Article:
In the latest issue of the Writers’ Guild of Great Britain‘s weekly e-bulletin, this interesting piece appears under the heading
A committee of MPs has issued a report strongly criticising changes in copyright law and warning, “There is an underlying agenda driven at least partly by technology companies (Google foremost among them) which, if pursued uncritically, could cause irreversible damage to the creative sector on which the UK’s future prosperity will significantly depend.”
The report, by the Culture, Media and Sport Committee, quotes Viscount Younger of Leckie, Parliamentary Under-Secretary of State for Intellectual Property, as saying: “Google is one of several search engines … and I am very aware of their power, put it that way. I am also very aware, I think, that they have access, for whatever reason, to higher levels than me in No. 10, I understand.”
Changes to copyright law follow a review by Professor Ian Hargreaves, a former newspaper editor, and include new exceptions (i.e. free use of copyright material) for educational purposes, private copying, parodies and pastiches, and “user-generated content” in which consumers can download material and incorporate it in their own creations without permission or payment. There is also a plan to introduce “extended collective licensing” which could enable copyright collecting societies to give permission and accept payment for works by people who are not even their members.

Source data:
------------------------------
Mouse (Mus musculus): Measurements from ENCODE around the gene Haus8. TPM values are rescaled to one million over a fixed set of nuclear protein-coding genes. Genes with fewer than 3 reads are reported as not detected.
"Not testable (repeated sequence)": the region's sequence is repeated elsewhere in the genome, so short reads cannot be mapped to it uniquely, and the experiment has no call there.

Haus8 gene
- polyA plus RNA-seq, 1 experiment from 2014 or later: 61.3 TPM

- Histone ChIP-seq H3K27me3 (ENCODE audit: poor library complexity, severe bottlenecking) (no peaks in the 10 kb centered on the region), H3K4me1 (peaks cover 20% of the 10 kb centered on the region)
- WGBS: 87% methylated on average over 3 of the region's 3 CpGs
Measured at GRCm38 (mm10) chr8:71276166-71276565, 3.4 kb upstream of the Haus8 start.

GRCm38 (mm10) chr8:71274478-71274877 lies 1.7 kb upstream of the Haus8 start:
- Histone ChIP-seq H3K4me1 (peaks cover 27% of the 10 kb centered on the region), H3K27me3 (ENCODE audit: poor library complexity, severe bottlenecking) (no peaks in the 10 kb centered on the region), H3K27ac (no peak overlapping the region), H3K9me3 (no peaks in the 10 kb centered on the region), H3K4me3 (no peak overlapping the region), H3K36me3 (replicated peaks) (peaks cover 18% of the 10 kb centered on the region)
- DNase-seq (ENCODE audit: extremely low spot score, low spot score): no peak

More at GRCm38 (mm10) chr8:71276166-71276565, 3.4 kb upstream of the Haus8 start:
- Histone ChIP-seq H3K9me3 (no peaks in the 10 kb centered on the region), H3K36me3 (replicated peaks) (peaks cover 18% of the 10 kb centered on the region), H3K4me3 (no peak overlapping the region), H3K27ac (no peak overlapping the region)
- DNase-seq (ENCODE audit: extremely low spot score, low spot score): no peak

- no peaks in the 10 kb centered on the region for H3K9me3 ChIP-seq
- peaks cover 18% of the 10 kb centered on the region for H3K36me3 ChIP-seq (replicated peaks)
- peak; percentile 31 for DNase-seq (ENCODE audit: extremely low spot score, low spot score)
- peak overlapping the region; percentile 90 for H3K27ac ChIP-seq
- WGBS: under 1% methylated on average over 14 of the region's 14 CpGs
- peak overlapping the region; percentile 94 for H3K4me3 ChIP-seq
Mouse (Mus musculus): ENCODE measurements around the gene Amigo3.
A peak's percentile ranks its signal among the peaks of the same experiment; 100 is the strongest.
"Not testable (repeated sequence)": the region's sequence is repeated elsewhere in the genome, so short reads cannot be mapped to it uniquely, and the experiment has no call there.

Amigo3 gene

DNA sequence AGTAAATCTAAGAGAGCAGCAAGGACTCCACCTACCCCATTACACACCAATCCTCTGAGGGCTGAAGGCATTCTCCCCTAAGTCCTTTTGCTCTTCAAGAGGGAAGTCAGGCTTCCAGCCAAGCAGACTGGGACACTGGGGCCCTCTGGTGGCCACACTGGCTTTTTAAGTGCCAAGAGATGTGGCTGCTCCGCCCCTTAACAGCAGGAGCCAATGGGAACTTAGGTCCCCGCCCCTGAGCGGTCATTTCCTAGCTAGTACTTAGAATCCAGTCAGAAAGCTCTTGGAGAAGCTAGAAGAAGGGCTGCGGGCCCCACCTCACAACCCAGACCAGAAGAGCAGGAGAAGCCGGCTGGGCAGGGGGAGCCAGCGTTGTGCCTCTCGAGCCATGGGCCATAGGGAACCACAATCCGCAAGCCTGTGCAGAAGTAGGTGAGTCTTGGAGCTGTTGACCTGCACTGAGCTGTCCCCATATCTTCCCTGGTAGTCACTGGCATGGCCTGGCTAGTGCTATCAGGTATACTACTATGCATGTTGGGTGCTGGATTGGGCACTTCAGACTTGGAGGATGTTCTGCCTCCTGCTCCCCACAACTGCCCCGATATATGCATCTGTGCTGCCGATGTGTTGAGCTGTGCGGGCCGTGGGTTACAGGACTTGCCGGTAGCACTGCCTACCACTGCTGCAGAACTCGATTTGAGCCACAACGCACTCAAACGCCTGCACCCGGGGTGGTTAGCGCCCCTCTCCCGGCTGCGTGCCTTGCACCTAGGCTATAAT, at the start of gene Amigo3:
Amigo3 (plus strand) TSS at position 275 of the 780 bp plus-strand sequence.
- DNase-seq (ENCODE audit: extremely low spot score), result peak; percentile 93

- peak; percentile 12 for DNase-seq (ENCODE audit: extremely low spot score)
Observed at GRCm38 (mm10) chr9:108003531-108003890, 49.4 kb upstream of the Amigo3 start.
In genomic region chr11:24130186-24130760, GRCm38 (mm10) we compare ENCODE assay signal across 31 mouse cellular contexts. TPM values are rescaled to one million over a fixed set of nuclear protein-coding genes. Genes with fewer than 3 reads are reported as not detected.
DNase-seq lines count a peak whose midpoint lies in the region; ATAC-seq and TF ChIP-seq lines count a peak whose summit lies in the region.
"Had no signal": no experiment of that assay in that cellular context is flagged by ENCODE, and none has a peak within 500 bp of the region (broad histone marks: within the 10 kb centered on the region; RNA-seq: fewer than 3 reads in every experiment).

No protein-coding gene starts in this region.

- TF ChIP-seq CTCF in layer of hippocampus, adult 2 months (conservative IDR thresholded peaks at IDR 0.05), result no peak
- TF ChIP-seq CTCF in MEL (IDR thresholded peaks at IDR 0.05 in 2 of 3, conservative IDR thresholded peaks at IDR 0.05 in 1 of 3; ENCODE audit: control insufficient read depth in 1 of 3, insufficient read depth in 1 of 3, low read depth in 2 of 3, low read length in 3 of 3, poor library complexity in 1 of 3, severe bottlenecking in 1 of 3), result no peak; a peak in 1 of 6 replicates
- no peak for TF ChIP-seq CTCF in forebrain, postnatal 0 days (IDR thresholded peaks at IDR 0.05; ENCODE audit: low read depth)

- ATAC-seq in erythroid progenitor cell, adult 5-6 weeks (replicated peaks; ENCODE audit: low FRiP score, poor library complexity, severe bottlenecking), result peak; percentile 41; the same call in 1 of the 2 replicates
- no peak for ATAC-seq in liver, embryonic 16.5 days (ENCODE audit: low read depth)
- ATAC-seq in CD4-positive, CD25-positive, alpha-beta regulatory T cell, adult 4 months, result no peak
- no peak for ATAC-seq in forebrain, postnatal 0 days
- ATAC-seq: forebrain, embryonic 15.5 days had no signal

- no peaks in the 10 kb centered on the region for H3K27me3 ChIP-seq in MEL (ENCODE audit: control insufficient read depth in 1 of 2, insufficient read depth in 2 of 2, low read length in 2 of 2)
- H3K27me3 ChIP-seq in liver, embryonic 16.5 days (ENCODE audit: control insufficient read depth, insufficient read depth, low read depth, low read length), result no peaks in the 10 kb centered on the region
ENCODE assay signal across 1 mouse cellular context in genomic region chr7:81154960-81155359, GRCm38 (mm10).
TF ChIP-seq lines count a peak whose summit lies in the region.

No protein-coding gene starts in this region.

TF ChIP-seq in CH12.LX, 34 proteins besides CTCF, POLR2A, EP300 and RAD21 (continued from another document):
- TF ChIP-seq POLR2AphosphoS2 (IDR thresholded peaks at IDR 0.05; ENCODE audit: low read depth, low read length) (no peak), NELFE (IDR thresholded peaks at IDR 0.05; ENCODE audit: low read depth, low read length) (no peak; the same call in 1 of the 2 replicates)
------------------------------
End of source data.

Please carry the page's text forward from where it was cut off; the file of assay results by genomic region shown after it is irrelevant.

The Writers’ Guild keeps a close eye on such developments through its affiliations to two expert bodies – the Creators’ Rights Alliance and the British Copyright Council. Both organisations have made detailed submissions to the Government that have been endorsed by the Guild.
I, of course, am all for maintaining strong copyright laws – otherwise everything I write could be nicked and passed-off by others as their own creation. The irony is that, in re-printing that Writers’ Guild of Great Britain’s piece, I have broken their copyright.
In my heart, the importance of copyright and irony are nicely balanced.
Perhaps more interesting, though, is the sentence quoted above from a British government minister saying that Google “have access, for whatever reason, to higher levels than me in No. 10, I understand.”
The italics are mine.
What reason is being hinted at here?